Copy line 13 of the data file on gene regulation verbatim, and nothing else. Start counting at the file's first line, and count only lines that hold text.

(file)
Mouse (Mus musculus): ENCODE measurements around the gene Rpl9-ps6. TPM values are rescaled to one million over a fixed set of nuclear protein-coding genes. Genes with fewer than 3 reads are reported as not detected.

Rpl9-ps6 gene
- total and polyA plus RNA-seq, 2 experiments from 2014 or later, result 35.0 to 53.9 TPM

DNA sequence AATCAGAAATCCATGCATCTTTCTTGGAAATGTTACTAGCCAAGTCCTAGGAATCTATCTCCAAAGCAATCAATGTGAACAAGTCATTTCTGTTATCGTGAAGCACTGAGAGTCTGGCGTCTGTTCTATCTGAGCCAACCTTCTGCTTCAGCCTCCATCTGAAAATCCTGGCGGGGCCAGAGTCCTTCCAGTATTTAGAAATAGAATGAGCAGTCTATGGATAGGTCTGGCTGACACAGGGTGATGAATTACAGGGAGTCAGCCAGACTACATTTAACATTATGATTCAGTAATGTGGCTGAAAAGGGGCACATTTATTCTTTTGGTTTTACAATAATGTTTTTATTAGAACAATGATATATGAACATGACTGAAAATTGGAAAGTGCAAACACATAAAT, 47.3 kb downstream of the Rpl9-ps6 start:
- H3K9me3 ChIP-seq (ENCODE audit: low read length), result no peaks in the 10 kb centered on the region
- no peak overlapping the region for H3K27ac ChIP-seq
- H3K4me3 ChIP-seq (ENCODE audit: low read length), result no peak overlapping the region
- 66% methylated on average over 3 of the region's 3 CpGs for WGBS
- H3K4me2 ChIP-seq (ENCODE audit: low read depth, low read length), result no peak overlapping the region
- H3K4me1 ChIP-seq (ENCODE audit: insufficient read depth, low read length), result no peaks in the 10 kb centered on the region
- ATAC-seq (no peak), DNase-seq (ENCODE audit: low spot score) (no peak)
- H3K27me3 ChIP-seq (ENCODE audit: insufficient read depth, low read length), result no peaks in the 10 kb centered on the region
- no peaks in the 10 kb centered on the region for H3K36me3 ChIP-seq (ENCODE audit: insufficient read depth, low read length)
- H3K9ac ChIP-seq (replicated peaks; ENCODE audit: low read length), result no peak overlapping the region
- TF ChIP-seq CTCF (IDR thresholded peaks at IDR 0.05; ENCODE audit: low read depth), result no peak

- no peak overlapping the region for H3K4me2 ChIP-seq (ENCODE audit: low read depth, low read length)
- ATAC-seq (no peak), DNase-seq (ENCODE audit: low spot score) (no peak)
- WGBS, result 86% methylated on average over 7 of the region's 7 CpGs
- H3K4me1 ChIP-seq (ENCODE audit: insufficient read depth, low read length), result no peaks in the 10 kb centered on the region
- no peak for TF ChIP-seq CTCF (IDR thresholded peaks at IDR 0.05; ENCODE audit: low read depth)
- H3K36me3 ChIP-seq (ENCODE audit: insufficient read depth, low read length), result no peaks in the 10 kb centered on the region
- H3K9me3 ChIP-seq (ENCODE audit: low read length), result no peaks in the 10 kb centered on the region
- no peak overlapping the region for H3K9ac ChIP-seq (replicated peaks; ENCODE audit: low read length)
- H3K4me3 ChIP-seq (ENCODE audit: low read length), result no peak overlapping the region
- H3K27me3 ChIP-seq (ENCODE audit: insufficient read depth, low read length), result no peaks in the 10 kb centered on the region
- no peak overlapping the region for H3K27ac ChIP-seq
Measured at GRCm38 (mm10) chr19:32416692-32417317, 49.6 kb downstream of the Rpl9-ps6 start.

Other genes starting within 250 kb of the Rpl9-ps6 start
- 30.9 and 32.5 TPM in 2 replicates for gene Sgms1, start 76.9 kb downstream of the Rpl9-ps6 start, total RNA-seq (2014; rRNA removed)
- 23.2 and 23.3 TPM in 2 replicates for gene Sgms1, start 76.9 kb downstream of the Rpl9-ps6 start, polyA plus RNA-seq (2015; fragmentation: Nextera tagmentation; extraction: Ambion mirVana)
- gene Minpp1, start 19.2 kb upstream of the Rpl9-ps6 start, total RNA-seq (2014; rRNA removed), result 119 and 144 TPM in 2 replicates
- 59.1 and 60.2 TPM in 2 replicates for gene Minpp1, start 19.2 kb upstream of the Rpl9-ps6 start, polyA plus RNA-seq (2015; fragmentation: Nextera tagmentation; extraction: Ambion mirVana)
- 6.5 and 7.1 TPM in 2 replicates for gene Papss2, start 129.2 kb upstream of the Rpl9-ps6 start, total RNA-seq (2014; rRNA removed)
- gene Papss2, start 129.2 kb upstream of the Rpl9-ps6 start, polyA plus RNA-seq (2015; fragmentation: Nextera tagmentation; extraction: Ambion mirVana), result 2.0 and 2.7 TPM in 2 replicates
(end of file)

- no peaks in the 10 kb centered on the region for H3K36me3 ChIP-seq (ENCODE audit: insufficient read depth, low read length)